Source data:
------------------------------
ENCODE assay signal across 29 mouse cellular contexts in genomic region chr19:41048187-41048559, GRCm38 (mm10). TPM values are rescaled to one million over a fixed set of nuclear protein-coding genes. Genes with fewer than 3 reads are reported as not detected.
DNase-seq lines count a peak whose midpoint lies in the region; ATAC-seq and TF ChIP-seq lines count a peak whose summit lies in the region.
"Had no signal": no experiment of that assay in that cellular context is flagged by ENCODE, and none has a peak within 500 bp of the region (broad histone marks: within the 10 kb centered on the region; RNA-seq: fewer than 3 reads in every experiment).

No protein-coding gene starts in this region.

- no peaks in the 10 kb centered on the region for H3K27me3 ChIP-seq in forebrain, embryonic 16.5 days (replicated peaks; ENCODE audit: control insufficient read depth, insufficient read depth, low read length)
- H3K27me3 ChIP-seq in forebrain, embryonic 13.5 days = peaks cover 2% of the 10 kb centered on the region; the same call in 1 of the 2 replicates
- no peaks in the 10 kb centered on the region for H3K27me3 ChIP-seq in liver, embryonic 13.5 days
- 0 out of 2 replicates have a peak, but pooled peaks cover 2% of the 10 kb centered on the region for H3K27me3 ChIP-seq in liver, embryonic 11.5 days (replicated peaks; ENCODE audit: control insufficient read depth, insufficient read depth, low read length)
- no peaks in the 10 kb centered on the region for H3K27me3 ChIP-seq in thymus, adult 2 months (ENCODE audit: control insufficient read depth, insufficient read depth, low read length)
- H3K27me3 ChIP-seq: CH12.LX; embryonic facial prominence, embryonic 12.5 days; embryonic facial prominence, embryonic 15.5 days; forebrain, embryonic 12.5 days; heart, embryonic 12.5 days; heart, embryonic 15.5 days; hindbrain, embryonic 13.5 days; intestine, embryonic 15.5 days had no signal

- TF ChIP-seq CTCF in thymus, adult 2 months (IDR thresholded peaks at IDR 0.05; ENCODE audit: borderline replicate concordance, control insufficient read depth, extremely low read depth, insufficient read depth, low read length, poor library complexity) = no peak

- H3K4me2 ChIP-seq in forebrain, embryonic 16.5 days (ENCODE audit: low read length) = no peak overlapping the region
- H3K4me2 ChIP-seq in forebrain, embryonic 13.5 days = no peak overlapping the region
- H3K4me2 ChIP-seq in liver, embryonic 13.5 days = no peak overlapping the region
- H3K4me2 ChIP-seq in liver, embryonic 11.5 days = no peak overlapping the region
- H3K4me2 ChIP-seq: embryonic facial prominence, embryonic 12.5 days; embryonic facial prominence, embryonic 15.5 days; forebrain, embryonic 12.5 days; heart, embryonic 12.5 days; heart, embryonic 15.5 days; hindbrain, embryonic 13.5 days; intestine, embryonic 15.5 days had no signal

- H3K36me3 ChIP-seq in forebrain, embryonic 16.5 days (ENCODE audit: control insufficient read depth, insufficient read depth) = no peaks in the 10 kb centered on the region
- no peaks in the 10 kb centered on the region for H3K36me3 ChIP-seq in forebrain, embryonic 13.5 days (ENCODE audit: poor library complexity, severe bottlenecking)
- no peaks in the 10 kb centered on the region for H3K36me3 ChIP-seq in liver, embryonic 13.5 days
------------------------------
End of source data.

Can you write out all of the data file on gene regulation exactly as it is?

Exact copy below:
ENCODE assay signal across 29 mouse cellular contexts in genomic region chr19:41048187-41048559, GRCm38 (mm10). TPM values are rescaled to one million over a fixed set of nuclear protein-coding genes. Genes with fewer than 3 reads are reported as not detected.
DNase-seq lines count a peak whose midpoint lies in the region; ATAC-seq and TF ChIP-seq lines count a peak whose summit lies in the region.
"Had no signal": no experiment of that assay in that cellular context is flagged by ENCODE, and none has a peak within 500 bp of the region (broad histone marks: within the 10 kb centered on the region; RNA-seq: fewer than 3 reads in every experiment).

No protein-coding gene starts in this region.

- no peaks in the 10 kb centered on the region for H3K27me3 ChIP-seq in forebrain, embryonic 16.5 days (replicated peaks; ENCODE audit: control insufficient read depth, insufficient read depth, low read length)
- H3K27me3 ChIP-seq in forebrain, embryonic 13.5 days = peaks cover 2% of the 10 kb centered on the region; the same call in 1 of the 2 replicates
- no peaks in the 10 kb centered on the region for H3K27me3 ChIP-seq in liver, embryonic 13.5 days
- 0 out of 2 replicates have a peak, but pooled peaks cover 2% of the 10 kb centered on the region for H3K27me3 ChIP-seq in liver, embryonic 11.5 days (replicated peaks; ENCODE audit: control insufficient read depth, insufficient read depth, low read length)
- no peaks in the 10 kb centered on the region for H3K27me3 ChIP-seq in thymus, adult 2 months (ENCODE audit: control insufficient read depth, insufficient read depth, low read length)
- H3K27me3 ChIP-seq: CH12.LX; embryonic facial prominence, embryonic 12.5 days; embryonic facial prominence, embryonic 15.5 days; forebrain, embryonic 12.5 days; heart, embryonic 12.5 days; heart, embryonic 15.5 days; hindbrain, embryonic 13.5 days; intestine, embryonic 15.5 days had no signal

- TF ChIP-seq CTCF in thymus, adult 2 months (IDR thresholded peaks at IDR 0.05; ENCODE audit: borderline replicate concordance, control insufficient read depth, extremely low read depth, insufficient read depth, low read length, poor library complexity) = no peak

- H3K4me2 ChIP-seq in forebrain, embryonic 16.5 days (ENCODE audit: low read length) = no peak overlapping the region
- H3K4me2 ChIP-seq in forebrain, embryonic 13.5 days = no peak overlapping the region
- H3K4me2 ChIP-seq in liver, embryonic 13.5 days = no peak overlapping the region
- H3K4me2 ChIP-seq in liver, embryonic 11.5 days = no peak overlapping the region
- H3K4me2 ChIP-seq: embryonic facial prominence, embryonic 12.5 days; embryonic facial prominence, embryonic 15.5 days; forebrain, embryonic 12.5 days; heart, embryonic 12.5 days; heart, embryonic 15.5 days; hindbrain, embryonic 13.5 days; intestine, embryonic 15.5 days had no signal

- H3K36me3 ChIP-seq in forebrain, embryonic 16.5 days (ENCODE audit: control insufficient read depth, insufficient read depth) = no peaks in the 10 kb centered on the region
- no peaks in the 10 kb centered on the region for H3K36me3 ChIP-seq in forebrain, embryonic 13.5 days (ENCODE audit: poor library complexity, severe bottlenecking)
- no peaks in the 10 kb centered on the region for H3K36me3 ChIP-seq in liver, embryonic 13.5 days